The White Princess

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The White Princess
White Princess (2013).jpg
First UK edition cover
AuthorPhilippa Gregory
Audio read byBianca Amato
CountryUnited Kingdom
LanguageEnglish
SeriesThe Cousins' War
GenreHistorical fiction
PublisherSimon & Schuster
Publication date
1 August 2013
Media type
Pages544
ISBN978-0-85720-751-7
Preceded byThe Kingmaker's Daughter 
Followed byThe King's Curse 

The White Princess is a 2013 historical novel by Philippa Gregory, part of her series The Cousins' War. It is the story of Elizabeth of York, daughter of Edward IV of England and Elizabeth Woodville, and later wife of Henry VII and mother of Henry VIII.[1][2]

In October 2013, The Telegraph reported that Starz was planning to develop a miniseries based on The White Princess. This adaptation would be a sequel to The White Queen, a 10-part 2013 television series which adapted Gregory's novels The White Queen (2009), The Red Queen (2010) and The Kingmaker's Daughter (2012). Production on the eight episode limited series began in June 2016.[3]

Plot[edit]

Richard III has been killed in the Battle of Bosworth, and his devastated niece and lover Elizabeth of York must marry Richard's conqueror Henry Tudor, the new king of England, to finally end the longrunning Wars of the Roses between the houses of Lancaster and York. As queen, Elizabeth can assure the safety of her mother, the Queen Dowager Elizabeth, and the rest of her family. However, she believes that Henry—who openly despises her for her former alliance with his fallen enemy—may be responsible for the presumed murder of her brother Edward, the former heir. As suggested by his mother, the imperious Margaret Stanley, Henry insists that Elizabeth get pregnant by him before he commits himself to marry her. She does, and they wed. Elizabeth bears him a son, Arthur, but Henry's rule remains less than secure. He imprisons young Edward (called "Teddy"), the son of George, Duke of Clarence and a potential York claimant to the throne, in the Tower of London as public support for the fallen Yorks seems to surge. Henry discovers that Elizabeth's mother has been secretly rallying and financing York supporters in exile, and sends her to Bermondsey Abbey. Elizabeth is torn between her mother's Yorkist cause and her own loyalty to Henry and their son, and is tortured by a secret. Though the Dowager Queen has purposely kept her daughter in the dark about her plots, Elizabeth knows that her mother had sent her younger brother Richard to safety in Flanders, while an impostor went missing and was presumably murdered in the Tower.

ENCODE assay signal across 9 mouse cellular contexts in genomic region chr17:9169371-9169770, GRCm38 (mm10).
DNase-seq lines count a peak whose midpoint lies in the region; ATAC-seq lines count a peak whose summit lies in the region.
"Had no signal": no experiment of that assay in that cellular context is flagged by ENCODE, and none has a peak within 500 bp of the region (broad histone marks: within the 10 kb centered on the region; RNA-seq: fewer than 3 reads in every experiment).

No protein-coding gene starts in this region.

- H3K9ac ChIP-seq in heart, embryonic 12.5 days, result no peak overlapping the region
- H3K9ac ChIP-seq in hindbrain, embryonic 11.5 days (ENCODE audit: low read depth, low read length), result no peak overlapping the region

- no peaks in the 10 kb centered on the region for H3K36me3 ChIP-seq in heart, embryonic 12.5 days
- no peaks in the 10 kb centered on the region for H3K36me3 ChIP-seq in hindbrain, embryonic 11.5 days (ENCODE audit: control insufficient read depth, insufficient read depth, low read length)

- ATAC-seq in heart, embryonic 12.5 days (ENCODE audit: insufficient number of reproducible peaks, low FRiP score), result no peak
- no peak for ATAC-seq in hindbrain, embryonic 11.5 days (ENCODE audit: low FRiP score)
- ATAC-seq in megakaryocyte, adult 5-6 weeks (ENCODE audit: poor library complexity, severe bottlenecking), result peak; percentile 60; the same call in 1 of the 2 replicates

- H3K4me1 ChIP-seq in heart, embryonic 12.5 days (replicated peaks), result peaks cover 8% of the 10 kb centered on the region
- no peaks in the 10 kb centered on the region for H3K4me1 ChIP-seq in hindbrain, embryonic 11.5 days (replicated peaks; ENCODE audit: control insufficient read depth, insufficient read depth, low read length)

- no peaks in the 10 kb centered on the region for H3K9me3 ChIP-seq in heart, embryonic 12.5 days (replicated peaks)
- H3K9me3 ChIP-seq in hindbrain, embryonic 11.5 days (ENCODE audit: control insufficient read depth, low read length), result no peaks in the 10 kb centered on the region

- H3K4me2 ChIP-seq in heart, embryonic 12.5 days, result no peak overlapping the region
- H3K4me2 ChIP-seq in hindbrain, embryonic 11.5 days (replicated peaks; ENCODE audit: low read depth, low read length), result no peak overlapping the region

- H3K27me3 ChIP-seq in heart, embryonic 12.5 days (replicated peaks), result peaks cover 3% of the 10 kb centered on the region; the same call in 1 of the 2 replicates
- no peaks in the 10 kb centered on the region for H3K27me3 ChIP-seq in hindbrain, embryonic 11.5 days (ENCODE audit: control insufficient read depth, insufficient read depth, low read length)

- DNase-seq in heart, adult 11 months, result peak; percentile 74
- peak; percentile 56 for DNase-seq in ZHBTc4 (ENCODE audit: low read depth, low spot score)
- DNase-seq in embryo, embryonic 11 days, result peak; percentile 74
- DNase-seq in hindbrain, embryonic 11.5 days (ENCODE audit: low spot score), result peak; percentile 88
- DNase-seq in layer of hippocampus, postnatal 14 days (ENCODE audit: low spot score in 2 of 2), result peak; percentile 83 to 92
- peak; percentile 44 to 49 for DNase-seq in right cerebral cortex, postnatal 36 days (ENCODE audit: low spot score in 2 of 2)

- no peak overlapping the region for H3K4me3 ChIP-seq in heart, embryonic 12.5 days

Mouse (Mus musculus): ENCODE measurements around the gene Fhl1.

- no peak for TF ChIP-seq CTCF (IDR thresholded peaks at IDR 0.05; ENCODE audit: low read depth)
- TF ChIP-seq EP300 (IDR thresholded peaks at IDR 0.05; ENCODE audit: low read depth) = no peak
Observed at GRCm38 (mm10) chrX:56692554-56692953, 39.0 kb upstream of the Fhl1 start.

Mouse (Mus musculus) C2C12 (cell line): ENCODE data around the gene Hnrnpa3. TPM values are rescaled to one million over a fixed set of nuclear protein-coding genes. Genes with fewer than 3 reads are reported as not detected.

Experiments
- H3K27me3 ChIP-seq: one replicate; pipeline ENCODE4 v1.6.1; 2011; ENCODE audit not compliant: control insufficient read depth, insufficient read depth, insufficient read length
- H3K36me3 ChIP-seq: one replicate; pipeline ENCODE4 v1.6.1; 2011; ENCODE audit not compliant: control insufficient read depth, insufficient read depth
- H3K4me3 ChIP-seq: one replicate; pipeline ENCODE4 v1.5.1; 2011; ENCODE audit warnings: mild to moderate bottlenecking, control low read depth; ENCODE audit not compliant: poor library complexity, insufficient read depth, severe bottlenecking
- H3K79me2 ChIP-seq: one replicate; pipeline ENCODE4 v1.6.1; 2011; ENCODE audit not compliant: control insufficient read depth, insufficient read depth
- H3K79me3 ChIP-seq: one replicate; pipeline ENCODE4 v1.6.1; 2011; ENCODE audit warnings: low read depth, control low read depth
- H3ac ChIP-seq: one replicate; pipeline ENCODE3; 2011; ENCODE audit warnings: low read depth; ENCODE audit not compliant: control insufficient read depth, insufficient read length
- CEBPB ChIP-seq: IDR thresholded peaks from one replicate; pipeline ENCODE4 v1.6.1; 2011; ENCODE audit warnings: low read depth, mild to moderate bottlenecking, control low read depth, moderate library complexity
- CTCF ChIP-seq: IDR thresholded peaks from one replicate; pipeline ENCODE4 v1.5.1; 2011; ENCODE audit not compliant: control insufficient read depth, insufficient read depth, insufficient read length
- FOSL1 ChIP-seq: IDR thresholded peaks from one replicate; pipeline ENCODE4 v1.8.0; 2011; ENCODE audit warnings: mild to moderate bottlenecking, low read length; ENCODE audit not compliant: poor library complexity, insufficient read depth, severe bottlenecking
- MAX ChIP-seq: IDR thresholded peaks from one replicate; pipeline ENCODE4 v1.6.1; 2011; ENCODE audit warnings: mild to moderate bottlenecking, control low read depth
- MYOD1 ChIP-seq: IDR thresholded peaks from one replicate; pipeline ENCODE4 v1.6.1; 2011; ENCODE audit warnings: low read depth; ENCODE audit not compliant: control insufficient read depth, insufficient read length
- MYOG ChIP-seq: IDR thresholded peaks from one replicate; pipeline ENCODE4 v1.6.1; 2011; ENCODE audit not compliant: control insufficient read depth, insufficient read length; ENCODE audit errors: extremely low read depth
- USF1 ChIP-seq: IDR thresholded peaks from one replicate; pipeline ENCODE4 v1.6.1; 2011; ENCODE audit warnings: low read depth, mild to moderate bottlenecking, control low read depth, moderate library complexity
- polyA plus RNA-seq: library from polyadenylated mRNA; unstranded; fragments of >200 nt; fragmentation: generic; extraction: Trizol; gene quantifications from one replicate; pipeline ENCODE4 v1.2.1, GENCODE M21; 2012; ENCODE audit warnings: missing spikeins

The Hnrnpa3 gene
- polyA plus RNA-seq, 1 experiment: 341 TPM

Elizabeth and Henry have a daughter, Margaret and a son, Henry. Elizabeth's mother dies. Rebellion builds as a boy claiming to be the lost Richard appears and is acknowledged by Margaret, Duchess of Burgundy, the sister of Elizabeth's father, Edward IV. His claim is embraced by James IV of Scotland and other monarchs, and lords supposedly loyal to Henry begin to escape to Scotland. With the forces against him growing and his support waning, a volatile Henry grows increasingly mistrustful of Elizabeth and her extended family. Despite the odds, Henry is ultimately triumphant and takes the pretender Richard prisoner. The charismatic young man renounces his claims and is welcomed at the English court as Perkin Warbeck, kept unharmed until Henry can determine how best to deal with him. Warbeck is clearly the presumed dead York heir, but Elizabeth dare not acknowledge him. Meanwhile, Henry has fallen in love with Warbeck's wife Katherine Huntly, who indulges the king's attentions to keep her husband alive. On his own merits, Warbeck begins to gain allies and influence at court, so when an assassination attempt on Warbeck fails, Henry first imprisons him in the Tower with Teddy, and then arranges for them both to be caught trying to escape. Charged as traitors, Warbeck and Teddy are executed.

Critical reception[edit]